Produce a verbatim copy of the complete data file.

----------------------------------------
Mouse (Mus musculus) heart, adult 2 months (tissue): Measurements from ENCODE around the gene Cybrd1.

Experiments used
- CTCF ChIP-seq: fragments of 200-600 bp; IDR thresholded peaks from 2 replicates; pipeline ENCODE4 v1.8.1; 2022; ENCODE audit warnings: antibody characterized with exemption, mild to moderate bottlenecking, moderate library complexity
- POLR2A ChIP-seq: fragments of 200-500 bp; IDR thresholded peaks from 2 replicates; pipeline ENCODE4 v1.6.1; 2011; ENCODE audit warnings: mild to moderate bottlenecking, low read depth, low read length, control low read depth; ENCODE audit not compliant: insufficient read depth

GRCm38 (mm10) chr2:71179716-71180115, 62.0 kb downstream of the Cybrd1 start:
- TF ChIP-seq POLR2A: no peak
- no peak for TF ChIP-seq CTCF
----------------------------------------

Mouse (Mus musculus) heart, adult 2 months (tissue): Measurements from ENCODE around the gene Cybrd1.

Experiments used
- CTCF ChIP-seq: fragments of 200-600 bp; IDR thresholded peaks from 2 replicates; pipeline ENCODE4 v1.8.1; 2022; ENCODE audit warnings: antibody characterized with exemption, mild to moderate bottlenecking, moderate library complexity
- POLR2A ChIP-seq: fragments of 200-500 bp; IDR thresholded peaks from 2 replicates; pipeline ENCODE4 v1.6.1; 2011; ENCODE audit warnings: mild to moderate bottlenecking, low read depth, low read length, control low read depth; ENCODE audit not compliant: insufficient read depth

GRCm38 (mm10) chr2:71179716-71180115, 62.0 kb downstream of the Cybrd1 start:
- TF ChIP-seq POLR2A: no peak
- no peak for TF ChIP-seq CTCF